• non-blocking Group presentation
    Depending on the number of students, presentations will be conducted in groups by 2-4 students. The time limit for presentation is 20 minutes and should not be exceeded. Students are expected to read literature recommended in the syllabus, as well as to search for extra sources, especially in order to get most recent information on the topic of their presentation. If a student is not able to be present at the seminar due to illness or any other legitimate reason (relevant document should be provided), he/she should approach lecturers to be assigned with alternative task. The presentation cannot be moved to another seminar, other students in his/her group should present without the missing student.
  • non-blocking Book review
    For this assignment, students need to read a book from the list provided by the instructor and write a short book review (1000-1500 words). The students should sign up for books to review during week 2 of the course. The review is due by the week 10 of the course. If the book review is submitted after deadline, each day of delay results in minus one point from the grade given for the book review. If students cannot find the book in the library, they should contact the instructor. Students should include three following points in the book review: 1. Summarize the major themes of the book and the author’s chief argument, evaluate their importance 2. Describe and evaluate the author’s methodology, analysis and the evidence provided to support his or her argument 3. Conclude by saying how significant author’s contribution to studies of Chinese politics and society and who will benefit from reading this book.
Interim Assessment

Interim Assessment

  • 2022/2023 2nd module
    0.2 * Book review + 0.4 * Exam + 0.2 * Group presentation + 0.2 * In-class participation


Recommended Core Bibliography

  • Shambaugh, D. L. (2013). China Goes Global : The Partial Power. Oxford: Oxford University Press. Retrieved from http://search.ebscohost.com/login.aspx?direct=true&site=eds-live&db=nlebk&AN=563818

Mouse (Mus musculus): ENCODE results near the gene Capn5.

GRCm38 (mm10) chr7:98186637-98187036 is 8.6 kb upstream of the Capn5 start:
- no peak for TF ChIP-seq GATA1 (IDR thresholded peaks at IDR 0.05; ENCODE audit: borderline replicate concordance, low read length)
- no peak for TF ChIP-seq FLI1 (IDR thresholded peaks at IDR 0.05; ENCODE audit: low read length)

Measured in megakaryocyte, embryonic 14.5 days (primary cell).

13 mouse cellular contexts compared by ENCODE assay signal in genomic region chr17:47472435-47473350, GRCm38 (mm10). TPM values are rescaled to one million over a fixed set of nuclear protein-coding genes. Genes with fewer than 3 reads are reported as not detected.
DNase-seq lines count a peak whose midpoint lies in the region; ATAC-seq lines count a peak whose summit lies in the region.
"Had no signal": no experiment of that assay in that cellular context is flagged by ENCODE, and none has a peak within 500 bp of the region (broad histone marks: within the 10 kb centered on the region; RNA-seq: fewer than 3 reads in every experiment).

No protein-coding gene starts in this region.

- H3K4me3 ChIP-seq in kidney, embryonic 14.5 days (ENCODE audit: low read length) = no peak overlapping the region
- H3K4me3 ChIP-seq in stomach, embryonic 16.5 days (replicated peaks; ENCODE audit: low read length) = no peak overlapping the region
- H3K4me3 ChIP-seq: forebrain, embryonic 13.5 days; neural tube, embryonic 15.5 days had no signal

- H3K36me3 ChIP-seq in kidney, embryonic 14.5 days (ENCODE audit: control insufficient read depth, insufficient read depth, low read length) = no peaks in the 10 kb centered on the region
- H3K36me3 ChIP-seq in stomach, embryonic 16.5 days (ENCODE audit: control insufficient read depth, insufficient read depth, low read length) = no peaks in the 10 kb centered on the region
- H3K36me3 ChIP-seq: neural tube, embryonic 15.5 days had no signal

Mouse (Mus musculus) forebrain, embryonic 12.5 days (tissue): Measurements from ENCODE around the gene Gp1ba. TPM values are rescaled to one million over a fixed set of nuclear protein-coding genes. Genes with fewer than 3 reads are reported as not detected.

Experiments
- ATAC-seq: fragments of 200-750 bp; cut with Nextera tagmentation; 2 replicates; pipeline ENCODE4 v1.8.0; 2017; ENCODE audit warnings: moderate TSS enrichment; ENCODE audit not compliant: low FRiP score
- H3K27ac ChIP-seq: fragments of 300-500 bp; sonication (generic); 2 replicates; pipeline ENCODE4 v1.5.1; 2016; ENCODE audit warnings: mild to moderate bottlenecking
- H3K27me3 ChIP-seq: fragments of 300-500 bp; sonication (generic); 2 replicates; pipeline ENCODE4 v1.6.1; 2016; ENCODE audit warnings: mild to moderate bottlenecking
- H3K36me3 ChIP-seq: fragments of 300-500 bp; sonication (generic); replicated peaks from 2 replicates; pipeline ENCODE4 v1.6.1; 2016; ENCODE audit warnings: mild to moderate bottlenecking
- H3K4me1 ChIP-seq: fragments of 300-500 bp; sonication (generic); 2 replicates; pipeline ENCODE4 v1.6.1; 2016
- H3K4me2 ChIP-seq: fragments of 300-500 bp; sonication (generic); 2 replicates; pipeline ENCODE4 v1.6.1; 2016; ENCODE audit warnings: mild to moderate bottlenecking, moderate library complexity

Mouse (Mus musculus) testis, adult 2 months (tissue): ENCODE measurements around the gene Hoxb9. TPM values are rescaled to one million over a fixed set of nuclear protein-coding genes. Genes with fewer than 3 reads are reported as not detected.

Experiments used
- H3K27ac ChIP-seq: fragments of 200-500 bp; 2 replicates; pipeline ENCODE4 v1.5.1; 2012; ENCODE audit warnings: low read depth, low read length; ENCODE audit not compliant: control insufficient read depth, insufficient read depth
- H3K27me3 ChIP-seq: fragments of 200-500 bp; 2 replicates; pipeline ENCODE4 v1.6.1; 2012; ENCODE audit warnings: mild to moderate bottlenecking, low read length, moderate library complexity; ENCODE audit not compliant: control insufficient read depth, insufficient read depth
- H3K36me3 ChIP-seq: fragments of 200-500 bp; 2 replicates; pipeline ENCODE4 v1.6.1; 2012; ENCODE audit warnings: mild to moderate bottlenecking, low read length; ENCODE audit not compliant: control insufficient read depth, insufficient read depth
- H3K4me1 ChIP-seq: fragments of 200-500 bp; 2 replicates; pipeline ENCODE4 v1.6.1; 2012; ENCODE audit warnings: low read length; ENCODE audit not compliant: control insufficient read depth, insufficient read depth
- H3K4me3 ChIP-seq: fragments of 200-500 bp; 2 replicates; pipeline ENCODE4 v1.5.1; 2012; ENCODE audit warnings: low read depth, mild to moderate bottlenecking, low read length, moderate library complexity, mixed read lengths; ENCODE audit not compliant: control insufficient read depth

• William A. Joseph. (2014). Politics in China : An Introduction, Second Edition: Vol. Second edition. Oxford University Press.

Recommended Additional Bibliography

  • Cai, Y., & Zhu, L. (2013). Disciplining Local Officials in China: The Case of Conflict Management. China Journal, 70, 98–119. https://doi.org/10.1086/671339
  • FERDINAND, P. (2016). Westward ho-the China dream and “one belt, one road”: Chinese foreign policy under Xi Jinping. International Affairs, 92(4), 941–957. https://doi.org/10.1111/1468-2346.12660
  • Fravel, M. T. (2005). Regime Insecurity and International Cooperation: Explaining China’s Compromises in Territorial Disputes. International Security, 30(2), 46–83. https://doi.org/10.1162/016228805775124534
  • Heilmann, S. (2008). From Local Experiments to National Policy: The Origins of China’s Distinctive Policy Process. China Journal, 59, 1–30. https://doi.org/10.1086/tcj.59.20066378
  • Heilmann, S. (2008). Policy Experimentation in China’s Economic Rise. Studies in Comparative International Development, 43(1), 1–26. https://doi.org/10.1007/s12116-007-9014-4
  • Joniak-Lüthi, A. (2015). The Han : China’s Diverse Majority. University of Washington Press.
  • Landry, P. F., Xiaobo Lü, & Haiyan Duan. (2014). Does Performance Matter? Evaluating the Institution of Political Selection along the Chinese Administrative Ladder. Conference Papers —— American Political Science Association, 1–45.
  • Liu, H., & van Dongen, E. (2016). China’s Diaspora Policies as a New Mode of Transnational Governance. Journal of Contemporary China, 25(102), 805–821. https://doi.org/10.1080/10670564.2016.1184894
  • Liu, W., & Dunford, M. (2016). Inclusive globalization: unpacking China’s Belt and Road Initiative. Area Development & Policy, 1(3), 323–340. https://doi.org/10.1080/23792949.2016.1232598
  • O’Brien, K. (2011). Studying Chinese Politics in an Age of Specialization. Journal of Contemporary China, 20(71), 535–541. https://doi.org/10.1080/10670564.2011.587157
  • Shi-Kupfer, K. V. (DE-588)129242225, (DE-627)557947200, (DE-576)18644222X, aut. (2017). Ideas and ideologies competing for China’s political future how online pluralism challenges official orthodoxy Kristin Shi-Kupfer, Mareike Ohlberg, Simon Lang, Bertram Lang ; merics, Mercator Institute for China Studies. Retrieved from http://search.ebscohost.com/login.aspx?direct=true&site=eds-live&db=edswao&AN=edswao.505467844
  • Shih, V. C., & Keller, F. B. (2016). Moving beyond Factions: Using Social Network Analysis to Uncover Patronage Networks among Chinese Elites. Journal of East Asian Studies, 16(1), 17–41. https://doi.org/10.1017/jea.2015.3
  • SHIH, V., ADOLPH, C., & LIU, M. (2012). Getting Ahead in the Communist Party: Explaining the Advancement of Central Committee Members in China. https://doi.org/10.1017/s0003055411000566
  • Yee, A. (2011). Maritime territorial disputes in East Asia : a comparative analysis of the South China Sea and the East China Sea / Andy Yee.
  • Yongshun Cai. (2008). Social Conflicts and Modes of Action in China. China Journal, 59, 89–109. https://doi.org/10.1086/tcj.59.20066381
  • YUEN, S. (2015). Hong Kong After the Umbrella Movement: An uncertain future for “One Country Two Systems.” China Perspectives, 1, 49–53.
  • Zhao, S. (2008). China’s Global Search for Energy Security: cooperation and competition in Asia-Pacific. Journal of Contemporary China, 17(55), 207–227. https://doi.org/10.1080/10670560701809460
  • Zhu, J. V. (DE-588)1035651459, (DE-576)383417864, aut. (2017). Weapons of the powerful : authoritarian elite competition and politicized anticorruption in China / Jiangnan Zhu, Dong Zhang.